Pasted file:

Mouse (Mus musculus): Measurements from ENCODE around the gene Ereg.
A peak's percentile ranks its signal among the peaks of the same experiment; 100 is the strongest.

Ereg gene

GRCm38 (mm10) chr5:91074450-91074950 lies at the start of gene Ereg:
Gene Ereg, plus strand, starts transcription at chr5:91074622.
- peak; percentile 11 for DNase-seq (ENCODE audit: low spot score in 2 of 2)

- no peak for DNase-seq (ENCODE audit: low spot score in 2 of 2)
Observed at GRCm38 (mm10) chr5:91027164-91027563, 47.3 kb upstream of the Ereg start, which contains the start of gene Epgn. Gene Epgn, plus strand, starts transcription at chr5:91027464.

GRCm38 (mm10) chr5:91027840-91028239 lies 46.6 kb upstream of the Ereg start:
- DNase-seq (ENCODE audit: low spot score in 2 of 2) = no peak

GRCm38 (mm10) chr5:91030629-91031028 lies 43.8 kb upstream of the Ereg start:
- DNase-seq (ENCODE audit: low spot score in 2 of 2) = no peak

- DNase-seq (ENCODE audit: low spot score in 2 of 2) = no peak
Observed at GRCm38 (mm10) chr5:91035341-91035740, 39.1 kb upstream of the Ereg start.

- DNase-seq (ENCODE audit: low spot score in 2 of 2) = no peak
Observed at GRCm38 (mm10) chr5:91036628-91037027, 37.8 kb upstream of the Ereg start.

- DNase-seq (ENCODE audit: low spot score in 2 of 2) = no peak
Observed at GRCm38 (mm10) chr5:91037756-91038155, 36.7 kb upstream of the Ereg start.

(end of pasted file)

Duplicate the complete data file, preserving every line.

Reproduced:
Mouse (Mus musculus): Measurements from ENCODE around the gene Ereg.
A peak's percentile ranks its signal among the peaks of the same experiment; 100 is the strongest.

Ereg gene

GRCm38 (mm10) chr5:91074450-91074950 lies at the start of gene Ereg:
Gene Ereg, plus strand, starts transcription at chr5:91074622.
- peak; percentile 11 for DNase-seq (ENCODE audit: low spot score in 2 of 2)

- no peak for DNase-seq (ENCODE audit: low spot score in 2 of 2)
Observed at GRCm38 (mm10) chr5:91027164-91027563, 47.3 kb upstream of the Ereg start, which contains the start of gene Epgn. Gene Epgn, plus strand, starts transcription at chr5:91027464.

GRCm38 (mm10) chr5:91027840-91028239 lies 46.6 kb upstream of the Ereg start:
- DNase-seq (ENCODE audit: low spot score in 2 of 2) = no peak

GRCm38 (mm10) chr5:91030629-91031028 lies 43.8 kb upstream of the Ereg start:
- DNase-seq (ENCODE audit: low spot score in 2 of 2) = no peak

- DNase-seq (ENCODE audit: low spot score in 2 of 2) = no peak
Observed at GRCm38 (mm10) chr5:91035341-91035740, 39.1 kb upstream of the Ereg start.

- DNase-seq (ENCODE audit: low spot score in 2 of 2) = no peak
Observed at GRCm38 (mm10) chr5:91036628-91037027, 37.8 kb upstream of the Ereg start.

- DNase-seq (ENCODE audit: low spot score in 2 of 2) = no peak
Observed at GRCm38 (mm10) chr5:91037756-91038155, 36.7 kb upstream of the Ereg start.